New poll finds Medicare more important to voters than healthcare reform law

Medicare ranks first in voters' minds and considerably above President Obama's healthcare overhaul as Americans decide who they will support for president, according to a new poll.

The Affordable Care Act came in fifth on a list of healthcare issues polled by the Kaiser Family Foundation, with about six in 10 calling the divisive 2010 law important to their vote.

Medicare received top billing, meanwhile, with 73 percent saying it is either "extremely" or "very" important as they make their choice for president.

The finding comes as Medicare takes center stage in the race for the White House, eclipsing previous debates over the Affordable Care Act.

Mitt Romney's choice of Rep. Paul RyanPaul RyanThe Hill Interview: Budget Chair Black sticks around for now Gun proposal picks up GOP support GOP lawmaker Tim Murphy to retire at end of term MORE (R-Wis.) as a running mate means Ryan's proposals to partially privatize the major health entitlement are in the spotlight. The two parties have been picking fights on the issue since Ryan's vice-presidential debut.

According to the new Kaiser poll, 58 percent of voters say the 2010 healthcare law is important to their vote.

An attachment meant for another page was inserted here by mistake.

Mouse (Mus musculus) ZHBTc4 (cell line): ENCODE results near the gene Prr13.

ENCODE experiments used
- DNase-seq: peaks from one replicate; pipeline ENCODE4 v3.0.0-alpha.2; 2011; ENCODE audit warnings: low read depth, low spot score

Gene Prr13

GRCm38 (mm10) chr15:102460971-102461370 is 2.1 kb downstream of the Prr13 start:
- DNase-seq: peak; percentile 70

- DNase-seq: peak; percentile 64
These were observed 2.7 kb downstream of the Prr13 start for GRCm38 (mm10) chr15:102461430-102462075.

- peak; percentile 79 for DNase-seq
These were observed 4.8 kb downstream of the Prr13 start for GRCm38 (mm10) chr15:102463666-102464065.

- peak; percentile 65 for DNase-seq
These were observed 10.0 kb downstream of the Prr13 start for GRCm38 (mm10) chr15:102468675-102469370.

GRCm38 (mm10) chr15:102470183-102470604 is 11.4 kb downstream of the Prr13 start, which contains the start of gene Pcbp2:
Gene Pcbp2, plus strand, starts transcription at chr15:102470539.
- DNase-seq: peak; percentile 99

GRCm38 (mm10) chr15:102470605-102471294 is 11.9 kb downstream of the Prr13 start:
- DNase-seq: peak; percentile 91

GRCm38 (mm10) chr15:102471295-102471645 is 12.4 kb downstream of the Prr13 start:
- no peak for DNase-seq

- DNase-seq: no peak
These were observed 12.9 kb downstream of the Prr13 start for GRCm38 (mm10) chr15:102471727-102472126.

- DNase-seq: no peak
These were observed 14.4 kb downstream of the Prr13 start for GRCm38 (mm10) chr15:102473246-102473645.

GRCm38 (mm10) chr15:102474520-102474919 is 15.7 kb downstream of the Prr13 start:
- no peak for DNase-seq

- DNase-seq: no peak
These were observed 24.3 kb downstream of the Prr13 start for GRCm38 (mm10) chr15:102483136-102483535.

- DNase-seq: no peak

The issue ranked behind four other healthcare issues, the poll found: Medicare, Medicaid, the cost of health insurance and the need to provide coverage for the uninsured.

A slight majority (51 percent) also told Kaiser they do not understand Romney's proposals on healthcare, compared with 72 percent who say they grasp Obama's.

Medicare's significance to voters could spell trouble for the Romney-Ryan ticket in light of another recent polling figure.

According to a survey from Kaiser and The Washington Post, a strong majority of voters (58 percent) want Medicare to remain the way it is rather than see it partially privatized.

The figure comprised majorities in all political affiliations, including the GOP — 68 percent of Democrats, 53 percent of independents and 55 percent of Republicans said Medicare should stay the same, not change according to the premium-support model advocated by Ryan.